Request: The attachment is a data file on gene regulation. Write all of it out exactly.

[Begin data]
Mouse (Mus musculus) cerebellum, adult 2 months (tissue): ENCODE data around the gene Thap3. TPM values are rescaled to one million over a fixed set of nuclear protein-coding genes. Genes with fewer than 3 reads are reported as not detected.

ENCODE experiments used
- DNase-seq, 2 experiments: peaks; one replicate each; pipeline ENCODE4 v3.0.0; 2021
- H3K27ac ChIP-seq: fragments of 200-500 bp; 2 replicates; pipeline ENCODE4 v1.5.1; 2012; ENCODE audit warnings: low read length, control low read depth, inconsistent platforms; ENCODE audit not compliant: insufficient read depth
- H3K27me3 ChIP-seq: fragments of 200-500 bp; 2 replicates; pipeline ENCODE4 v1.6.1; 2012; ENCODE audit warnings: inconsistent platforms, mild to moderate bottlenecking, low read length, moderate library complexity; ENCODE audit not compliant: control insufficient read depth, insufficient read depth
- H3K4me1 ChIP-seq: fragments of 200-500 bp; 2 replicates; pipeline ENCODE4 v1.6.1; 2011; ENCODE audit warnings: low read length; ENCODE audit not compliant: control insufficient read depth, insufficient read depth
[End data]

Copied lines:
Mouse (Mus musculus) cerebellum, adult 2 months (tissue): ENCODE data around the gene Thap3. TPM values are rescaled to one million over a fixed set of nuclear protein-coding genes. Genes with fewer than 3 reads are reported as not detected.

ENCODE experiments used
- DNase-seq, 2 experiments: peaks; one replicate each; pipeline ENCODE4 v3.0.0; 2021
- H3K27ac ChIP-seq: fragments of 200-500 bp; 2 replicates; pipeline ENCODE4 v1.5.1; 2012; ENCODE audit warnings: low read length, control low read depth, inconsistent platforms; ENCODE audit not compliant: insufficient read depth
- H3K27me3 ChIP-seq: fragments of 200-500 bp; 2 replicates; pipeline ENCODE4 v1.6.1; 2012; ENCODE audit warnings: inconsistent platforms, mild to moderate bottlenecking, low read length, moderate library complexity; ENCODE audit not compliant: control insufficient read depth, insufficient read depth
- H3K4me1 ChIP-seq: fragments of 200-500 bp; 2 replicates; pipeline ENCODE4 v1.6.1; 2011; ENCODE audit warnings: low read length; ENCODE audit not compliant: control insufficient read depth, insufficient read depth